How Our Thoughts Create Depression & Anxiety

In the 1960’s and 70’s when the baby boom generation was coming of age the motto was, “If it feels good do it”. During that time of awakening, a whole swath of society, got in touch with feelings. Unlike the more repressed generations that came before, this cohort, and those who have come after, often rely on emotions as the primary guideposts in their lives, using them to make decisions, shape relationships and determine self-worth. Though being in touch with emotions is important, this approach can also lead to problems.

Problems start when we believe the negative self-talk that often loops in our brain. From this dark script our feelings about the world and ourselves are created. We tell ourselves that that our situation is hopeless or that we never do anything right when we make a mistake. We see the world in black and white and catastrophize when things go awry. These cognitive distortions are what contribute to depression and anxiety. Then, we often act on those feelings. Our poor choices, made in the midst of fear and sadness, perpetuate negative thinking and the cycle continues.

How we think about our situation, ourselves and our lives really does dramatically affect mood. Much clinical research has pointed to the idea that even hearing or reading negative words or seeing negative images can subtly color our feelings and thus our behavior. So imagine what it is like to have blaming, shaming, guilt-inducing self-talk cycling inside our heads 24/7.

Most of my clients know exactly what I mean when I explain about negative self-talk. It is that insidious voice in our heads that tells us only perfection is worthwhile, so if you can’t do something perfectly, the first time, why bother. It tells us that since something has happened a certain way once, it is bound to happen that way again.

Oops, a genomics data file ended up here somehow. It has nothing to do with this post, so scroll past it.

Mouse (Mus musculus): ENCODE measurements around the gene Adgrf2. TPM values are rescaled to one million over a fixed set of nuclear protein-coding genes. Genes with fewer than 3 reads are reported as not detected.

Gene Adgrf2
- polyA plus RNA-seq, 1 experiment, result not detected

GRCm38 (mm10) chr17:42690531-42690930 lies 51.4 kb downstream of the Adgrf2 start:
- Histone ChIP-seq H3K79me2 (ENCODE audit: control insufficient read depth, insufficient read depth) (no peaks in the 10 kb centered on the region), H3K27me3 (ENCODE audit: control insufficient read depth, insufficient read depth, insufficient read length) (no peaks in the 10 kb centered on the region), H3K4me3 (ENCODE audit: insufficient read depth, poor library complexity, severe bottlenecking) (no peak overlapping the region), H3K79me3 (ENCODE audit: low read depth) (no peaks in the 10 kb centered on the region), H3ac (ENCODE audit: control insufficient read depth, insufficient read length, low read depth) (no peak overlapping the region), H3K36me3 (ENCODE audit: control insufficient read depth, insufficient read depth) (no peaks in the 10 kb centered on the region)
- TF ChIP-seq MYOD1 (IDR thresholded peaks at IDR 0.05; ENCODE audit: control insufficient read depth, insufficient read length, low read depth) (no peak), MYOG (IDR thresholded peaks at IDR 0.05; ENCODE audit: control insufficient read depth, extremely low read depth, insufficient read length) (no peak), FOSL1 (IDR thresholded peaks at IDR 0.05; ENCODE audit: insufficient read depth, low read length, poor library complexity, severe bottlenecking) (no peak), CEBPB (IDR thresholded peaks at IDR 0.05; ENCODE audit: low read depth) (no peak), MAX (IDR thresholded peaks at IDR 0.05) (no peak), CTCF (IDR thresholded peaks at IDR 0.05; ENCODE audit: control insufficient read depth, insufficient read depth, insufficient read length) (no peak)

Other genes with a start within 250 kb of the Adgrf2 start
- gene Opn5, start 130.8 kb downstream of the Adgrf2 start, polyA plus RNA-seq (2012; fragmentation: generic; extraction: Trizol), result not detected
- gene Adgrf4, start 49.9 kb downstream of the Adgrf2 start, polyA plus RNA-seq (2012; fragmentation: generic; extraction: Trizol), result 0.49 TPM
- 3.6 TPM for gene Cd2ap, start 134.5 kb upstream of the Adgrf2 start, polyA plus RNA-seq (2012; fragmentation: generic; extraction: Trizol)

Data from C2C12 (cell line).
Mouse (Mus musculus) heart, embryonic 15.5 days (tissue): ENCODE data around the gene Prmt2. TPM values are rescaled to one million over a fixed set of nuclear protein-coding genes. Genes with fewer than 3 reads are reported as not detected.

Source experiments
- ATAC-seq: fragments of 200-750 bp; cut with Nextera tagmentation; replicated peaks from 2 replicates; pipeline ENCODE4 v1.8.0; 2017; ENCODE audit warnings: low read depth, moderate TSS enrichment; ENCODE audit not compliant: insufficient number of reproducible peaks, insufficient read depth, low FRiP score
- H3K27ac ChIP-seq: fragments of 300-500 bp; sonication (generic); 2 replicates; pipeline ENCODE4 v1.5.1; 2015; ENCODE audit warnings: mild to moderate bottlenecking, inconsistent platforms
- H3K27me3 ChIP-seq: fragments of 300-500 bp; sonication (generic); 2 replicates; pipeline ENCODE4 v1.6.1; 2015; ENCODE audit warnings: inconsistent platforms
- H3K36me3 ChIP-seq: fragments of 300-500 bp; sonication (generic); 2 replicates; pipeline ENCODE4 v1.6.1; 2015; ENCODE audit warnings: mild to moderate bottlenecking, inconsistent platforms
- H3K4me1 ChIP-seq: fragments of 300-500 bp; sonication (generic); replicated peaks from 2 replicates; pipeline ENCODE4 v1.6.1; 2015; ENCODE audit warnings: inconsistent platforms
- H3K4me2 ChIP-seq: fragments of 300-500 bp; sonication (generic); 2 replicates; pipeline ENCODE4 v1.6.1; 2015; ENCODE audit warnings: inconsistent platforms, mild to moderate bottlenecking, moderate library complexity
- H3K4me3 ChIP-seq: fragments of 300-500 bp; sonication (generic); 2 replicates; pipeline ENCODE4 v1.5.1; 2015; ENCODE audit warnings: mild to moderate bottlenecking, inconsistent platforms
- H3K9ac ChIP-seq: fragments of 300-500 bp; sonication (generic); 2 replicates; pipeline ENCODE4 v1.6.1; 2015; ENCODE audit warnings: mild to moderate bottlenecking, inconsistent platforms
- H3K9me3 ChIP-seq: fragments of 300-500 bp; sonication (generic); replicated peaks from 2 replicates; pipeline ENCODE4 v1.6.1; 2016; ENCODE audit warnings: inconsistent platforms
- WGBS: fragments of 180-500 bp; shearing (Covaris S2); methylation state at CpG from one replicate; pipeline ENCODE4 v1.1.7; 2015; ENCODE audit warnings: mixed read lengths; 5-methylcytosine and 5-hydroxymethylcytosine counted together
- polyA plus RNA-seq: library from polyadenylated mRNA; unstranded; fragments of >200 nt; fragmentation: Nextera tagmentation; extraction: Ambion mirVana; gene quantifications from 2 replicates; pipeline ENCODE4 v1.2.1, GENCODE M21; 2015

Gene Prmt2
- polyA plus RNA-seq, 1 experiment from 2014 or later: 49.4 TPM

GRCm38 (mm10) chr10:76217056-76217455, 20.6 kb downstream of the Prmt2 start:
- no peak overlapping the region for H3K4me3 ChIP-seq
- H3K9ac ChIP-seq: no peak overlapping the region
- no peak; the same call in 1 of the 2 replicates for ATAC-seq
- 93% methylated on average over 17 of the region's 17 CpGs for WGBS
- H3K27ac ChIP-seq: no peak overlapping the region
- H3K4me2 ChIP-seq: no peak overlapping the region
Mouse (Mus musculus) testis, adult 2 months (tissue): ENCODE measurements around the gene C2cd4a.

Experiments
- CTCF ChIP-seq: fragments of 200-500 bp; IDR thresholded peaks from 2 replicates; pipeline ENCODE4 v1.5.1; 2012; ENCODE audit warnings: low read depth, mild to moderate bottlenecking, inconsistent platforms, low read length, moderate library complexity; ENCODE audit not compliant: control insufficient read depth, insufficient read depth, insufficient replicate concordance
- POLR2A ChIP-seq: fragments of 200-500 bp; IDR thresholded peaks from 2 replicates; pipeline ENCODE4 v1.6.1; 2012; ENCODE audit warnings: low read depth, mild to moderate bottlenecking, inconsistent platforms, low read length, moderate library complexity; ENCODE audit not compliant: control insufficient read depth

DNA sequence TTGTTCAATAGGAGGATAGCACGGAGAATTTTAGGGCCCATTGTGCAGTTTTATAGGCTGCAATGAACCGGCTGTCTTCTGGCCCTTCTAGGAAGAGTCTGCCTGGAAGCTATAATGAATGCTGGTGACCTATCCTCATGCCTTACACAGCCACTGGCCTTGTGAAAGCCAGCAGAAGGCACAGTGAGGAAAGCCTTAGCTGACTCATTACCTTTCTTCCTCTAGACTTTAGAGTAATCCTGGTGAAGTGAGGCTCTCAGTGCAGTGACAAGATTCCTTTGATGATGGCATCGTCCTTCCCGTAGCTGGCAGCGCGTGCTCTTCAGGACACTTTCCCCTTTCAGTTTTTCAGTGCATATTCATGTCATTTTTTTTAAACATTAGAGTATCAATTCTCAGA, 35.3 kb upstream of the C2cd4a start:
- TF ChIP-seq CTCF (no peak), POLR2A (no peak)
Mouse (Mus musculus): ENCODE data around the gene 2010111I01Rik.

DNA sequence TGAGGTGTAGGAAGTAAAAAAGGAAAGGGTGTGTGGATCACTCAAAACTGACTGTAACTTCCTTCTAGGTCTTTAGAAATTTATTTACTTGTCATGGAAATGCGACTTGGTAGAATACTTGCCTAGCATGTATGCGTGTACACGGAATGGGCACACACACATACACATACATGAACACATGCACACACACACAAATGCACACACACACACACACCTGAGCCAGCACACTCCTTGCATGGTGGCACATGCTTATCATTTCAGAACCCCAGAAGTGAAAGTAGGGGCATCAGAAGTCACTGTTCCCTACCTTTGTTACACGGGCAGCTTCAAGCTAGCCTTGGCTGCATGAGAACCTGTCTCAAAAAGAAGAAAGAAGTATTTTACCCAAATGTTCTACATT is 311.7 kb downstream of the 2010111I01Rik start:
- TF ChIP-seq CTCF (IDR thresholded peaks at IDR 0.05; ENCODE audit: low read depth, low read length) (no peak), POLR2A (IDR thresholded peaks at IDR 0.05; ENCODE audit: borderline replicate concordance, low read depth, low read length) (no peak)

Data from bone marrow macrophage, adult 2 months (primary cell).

This voice only focuses on our negative attributes and mistakes and blows them way out of proportion. The clever and successful things we have done shrink to nothing in comparison. This part of us believes it can predict what will happen next, and knows without a doubt what other people are thinking and why they do the things they do. This part of us shouts constantly about all the things we should be doing and tells us that if you feel something such as guilt or shame you must be guilty or shameful. This voice often keep us locked in habitual ruminating about the past or planning and plotting about the future, so we can never enjoy or be fully present right now.

These cognitive distortions or thinking mistakes can cause a great deal of pain and suffering. They erode self-esteem and confidence and create or worsen depression. So, what can we do to begin changing this thinking and feel more positive about ourselves and our lives? The first step is awareness. To begin changing anything we must first notice what is happening and when it is happening. Much negative thinking is habitual and almost unconscious. But with patience and awareness we can begin to unravel it.

Start by carrying a small notebook in your purse or pocket (or use the memo function  in your phone) and begin recording the negative self- talk you are aware of. What are you telling yourself? How do you talk to yourself internally? When something goes wrong what do you decide is true about you or your situation? Do you believe that when bad things happen it is always your fault? Do you call yourself names such as, “stupid”, “lazy” or “fat”? Write these thoughts down. Don’t worry about capturing every single negative thought, just write down the ones you notice, and jot down the situation you were in when it crossed your mind. You don’t have to do this perfectly.

Visit my blog again next week when we explore how to use the thoughts you have recorded to talk back to the tyrant in our heads and begin repairing and rebuilding self-worth and lessening depression and anxiety.

This entry was posted in Uncategorized and tagged , , , , , , , , , , , , , , . Bookmark the permalink. Post a comment

Post a Comment

You must be logged in to post a comment.

  • Categories

  • Archives